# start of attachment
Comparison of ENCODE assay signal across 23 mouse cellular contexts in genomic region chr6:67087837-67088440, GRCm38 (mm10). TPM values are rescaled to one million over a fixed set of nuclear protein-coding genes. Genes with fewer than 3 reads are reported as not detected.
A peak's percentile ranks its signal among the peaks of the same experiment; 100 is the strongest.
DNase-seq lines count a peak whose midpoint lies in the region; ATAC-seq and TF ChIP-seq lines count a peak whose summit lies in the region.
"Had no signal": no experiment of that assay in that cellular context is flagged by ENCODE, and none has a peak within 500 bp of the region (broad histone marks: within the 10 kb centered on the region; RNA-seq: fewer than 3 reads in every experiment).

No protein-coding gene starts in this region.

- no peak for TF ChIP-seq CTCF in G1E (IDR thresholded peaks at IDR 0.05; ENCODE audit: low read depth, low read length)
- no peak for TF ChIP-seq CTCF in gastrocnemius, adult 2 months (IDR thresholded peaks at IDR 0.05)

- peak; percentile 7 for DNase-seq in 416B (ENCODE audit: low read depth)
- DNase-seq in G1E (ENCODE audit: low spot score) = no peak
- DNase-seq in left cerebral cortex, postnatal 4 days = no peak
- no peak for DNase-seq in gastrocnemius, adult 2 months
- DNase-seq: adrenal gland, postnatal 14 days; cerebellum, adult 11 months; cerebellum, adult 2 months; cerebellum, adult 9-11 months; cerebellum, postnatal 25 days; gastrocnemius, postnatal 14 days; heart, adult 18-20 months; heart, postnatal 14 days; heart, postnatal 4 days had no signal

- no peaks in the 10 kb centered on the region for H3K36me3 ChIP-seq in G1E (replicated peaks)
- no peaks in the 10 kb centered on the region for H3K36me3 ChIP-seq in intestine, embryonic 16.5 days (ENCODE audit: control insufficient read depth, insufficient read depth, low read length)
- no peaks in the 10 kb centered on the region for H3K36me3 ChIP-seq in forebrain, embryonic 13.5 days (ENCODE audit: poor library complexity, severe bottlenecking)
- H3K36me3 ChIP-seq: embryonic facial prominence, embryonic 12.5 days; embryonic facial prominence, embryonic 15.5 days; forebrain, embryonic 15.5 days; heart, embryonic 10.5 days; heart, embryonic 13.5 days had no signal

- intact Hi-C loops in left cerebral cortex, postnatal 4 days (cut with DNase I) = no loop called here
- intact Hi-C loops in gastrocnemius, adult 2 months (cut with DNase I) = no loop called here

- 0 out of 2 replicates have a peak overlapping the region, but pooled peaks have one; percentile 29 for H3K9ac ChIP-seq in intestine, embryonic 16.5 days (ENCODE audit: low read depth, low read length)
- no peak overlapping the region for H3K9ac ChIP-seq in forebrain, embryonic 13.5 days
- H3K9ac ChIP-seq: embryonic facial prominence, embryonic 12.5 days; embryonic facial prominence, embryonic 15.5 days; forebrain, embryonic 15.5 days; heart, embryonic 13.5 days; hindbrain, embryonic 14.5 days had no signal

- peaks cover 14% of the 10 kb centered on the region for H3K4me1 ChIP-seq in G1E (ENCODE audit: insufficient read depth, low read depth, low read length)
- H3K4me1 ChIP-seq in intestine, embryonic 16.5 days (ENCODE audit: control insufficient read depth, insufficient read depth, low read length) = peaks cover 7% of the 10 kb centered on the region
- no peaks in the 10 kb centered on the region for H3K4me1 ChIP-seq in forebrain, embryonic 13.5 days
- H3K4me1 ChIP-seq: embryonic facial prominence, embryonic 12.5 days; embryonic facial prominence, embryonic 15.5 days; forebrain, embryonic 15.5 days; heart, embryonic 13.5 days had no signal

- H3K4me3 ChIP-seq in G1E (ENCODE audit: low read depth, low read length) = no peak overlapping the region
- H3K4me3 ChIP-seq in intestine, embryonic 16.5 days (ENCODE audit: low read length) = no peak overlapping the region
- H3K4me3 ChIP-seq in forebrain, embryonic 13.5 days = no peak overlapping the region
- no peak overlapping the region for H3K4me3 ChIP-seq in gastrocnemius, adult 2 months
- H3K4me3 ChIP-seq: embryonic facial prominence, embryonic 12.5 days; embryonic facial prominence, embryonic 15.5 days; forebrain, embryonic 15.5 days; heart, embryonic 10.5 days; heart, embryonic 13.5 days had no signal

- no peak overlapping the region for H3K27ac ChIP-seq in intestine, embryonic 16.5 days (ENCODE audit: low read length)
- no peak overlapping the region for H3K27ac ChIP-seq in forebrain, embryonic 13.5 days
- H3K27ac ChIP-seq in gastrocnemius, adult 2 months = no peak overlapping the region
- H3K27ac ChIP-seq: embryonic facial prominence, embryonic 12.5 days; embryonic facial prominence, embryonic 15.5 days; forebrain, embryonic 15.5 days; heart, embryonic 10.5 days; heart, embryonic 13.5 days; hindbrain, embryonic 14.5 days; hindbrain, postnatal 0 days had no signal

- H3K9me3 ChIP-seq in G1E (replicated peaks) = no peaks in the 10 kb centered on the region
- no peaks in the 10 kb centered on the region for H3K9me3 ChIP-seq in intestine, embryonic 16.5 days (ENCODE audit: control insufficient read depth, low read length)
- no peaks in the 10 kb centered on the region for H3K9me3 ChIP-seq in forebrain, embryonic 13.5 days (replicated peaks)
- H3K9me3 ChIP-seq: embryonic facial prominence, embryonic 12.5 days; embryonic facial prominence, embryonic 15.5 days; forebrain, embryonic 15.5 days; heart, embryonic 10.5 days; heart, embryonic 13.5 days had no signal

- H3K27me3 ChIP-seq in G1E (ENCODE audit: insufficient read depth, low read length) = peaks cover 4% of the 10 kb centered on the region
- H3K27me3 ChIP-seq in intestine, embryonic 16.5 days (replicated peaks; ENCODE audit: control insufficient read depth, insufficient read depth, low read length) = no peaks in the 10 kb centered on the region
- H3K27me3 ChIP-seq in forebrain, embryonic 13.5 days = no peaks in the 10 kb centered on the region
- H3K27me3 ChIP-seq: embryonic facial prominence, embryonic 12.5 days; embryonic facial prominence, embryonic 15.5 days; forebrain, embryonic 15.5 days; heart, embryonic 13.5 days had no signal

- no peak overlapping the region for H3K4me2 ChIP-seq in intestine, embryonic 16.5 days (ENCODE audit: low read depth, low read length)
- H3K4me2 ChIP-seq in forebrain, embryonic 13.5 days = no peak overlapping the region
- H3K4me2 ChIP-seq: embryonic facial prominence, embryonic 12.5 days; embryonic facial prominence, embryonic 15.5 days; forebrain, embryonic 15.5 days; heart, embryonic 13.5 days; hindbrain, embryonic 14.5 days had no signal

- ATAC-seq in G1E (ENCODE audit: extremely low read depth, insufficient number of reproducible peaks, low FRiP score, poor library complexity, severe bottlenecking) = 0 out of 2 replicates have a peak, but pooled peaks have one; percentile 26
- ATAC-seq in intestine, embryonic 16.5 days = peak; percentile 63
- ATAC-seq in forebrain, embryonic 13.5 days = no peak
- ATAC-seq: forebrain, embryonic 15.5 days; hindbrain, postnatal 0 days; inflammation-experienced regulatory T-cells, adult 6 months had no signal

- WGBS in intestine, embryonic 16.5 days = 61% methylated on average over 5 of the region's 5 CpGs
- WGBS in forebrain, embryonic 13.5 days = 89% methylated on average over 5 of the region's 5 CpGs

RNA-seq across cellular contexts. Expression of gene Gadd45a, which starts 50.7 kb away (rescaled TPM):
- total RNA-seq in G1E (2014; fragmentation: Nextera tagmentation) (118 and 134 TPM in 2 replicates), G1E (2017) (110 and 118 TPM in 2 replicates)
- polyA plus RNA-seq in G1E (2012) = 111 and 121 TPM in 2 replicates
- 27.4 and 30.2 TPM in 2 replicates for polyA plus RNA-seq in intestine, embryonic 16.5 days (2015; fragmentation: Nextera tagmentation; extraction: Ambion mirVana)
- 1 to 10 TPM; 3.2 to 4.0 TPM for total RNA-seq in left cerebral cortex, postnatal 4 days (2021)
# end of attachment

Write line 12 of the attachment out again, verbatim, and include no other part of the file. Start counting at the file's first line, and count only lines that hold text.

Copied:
- DNase-seq: adrenal gland, postnatal 14 days; cerebellum, adult 11 months; cerebellum, adult 2 months; cerebellum, adult 9-11 months; cerebellum, postnatal 25 days; gastrocnemius, postnatal 14 days; heart, adult 18-20 months; heart, postnatal 14 days; heart, postnatal 4 days had no signal